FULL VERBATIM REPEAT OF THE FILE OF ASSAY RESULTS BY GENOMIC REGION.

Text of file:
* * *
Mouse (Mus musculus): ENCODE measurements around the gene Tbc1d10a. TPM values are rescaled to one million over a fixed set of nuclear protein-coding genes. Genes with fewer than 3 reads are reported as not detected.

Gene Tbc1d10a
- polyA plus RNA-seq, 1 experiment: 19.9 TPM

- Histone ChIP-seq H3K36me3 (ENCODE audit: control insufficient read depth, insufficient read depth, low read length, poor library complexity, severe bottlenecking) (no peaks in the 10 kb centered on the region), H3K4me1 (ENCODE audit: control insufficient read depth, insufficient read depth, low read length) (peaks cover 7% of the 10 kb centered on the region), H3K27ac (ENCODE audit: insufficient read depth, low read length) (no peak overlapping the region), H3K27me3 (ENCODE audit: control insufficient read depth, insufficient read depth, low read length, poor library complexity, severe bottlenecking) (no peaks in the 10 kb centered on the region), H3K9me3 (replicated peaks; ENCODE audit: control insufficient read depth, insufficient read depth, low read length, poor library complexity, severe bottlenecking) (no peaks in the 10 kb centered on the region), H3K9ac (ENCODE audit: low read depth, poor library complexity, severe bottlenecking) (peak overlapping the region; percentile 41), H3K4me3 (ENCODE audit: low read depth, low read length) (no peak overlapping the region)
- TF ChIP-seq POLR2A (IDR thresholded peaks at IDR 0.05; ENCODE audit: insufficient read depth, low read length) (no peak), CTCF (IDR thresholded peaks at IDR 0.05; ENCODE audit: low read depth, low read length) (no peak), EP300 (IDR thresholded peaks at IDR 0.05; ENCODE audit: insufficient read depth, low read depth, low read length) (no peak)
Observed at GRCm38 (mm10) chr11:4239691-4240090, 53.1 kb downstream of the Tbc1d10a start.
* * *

Mouse (Mus musculus): ENCODE measurements around the gene Tbc1d10a. TPM values are rescaled to one million over a fixed set of nuclear protein-coding genes. Genes with fewer than 3 reads are reported as not detected.

Gene Tbc1d10a
- polyA plus RNA-seq, 1 experiment: 19.9 TPM

- Histone ChIP-seq H3K36me3 (ENCODE audit: control insufficient read depth, insufficient read depth, low read length, poor library complexity, severe bottlenecking) (no peaks in the 10 kb centered on the region), H3K4me1 (ENCODE audit: control insufficient read depth, insufficient read depth, low read length) (peaks cover 7% of the 10 kb centered on the region), H3K27ac (ENCODE audit: insufficient read depth, low read length) (no peak overlapping the region), H3K27me3 (ENCODE audit: control insufficient read depth, insufficient read depth, low read length, poor library complexity, severe bottlenecking) (no peaks in the 10 kb centered on the region), H3K9me3 (replicated peaks; ENCODE audit: control insufficient read depth, insufficient read depth, low read length, poor library complexity, severe bottlenecking) (no peaks in the 10 kb centered on the region), H3K9ac (ENCODE audit: low read depth, poor library complexity, severe bottlenecking) (peak overlapping the region; percentile 41), H3K4me3 (ENCODE audit: low read depth, low read length) (no peak overlapping the region)
- TF ChIP-seq POLR2A (IDR thresholded peaks at IDR 0.05; ENCODE audit: insufficient read depth, low read length) (no peak), CTCF (IDR thresholded peaks at IDR 0.05; ENCODE audit: low read depth, low read length) (no peak), EP300 (IDR thresholded peaks at IDR 0.05; ENCODE audit: insufficient read depth, low read depth, low read length) (no peak)
Observed at GRCm38 (mm10) chr11:4239691-4240090, 53.1 kb downstream of the Tbc1d10a start.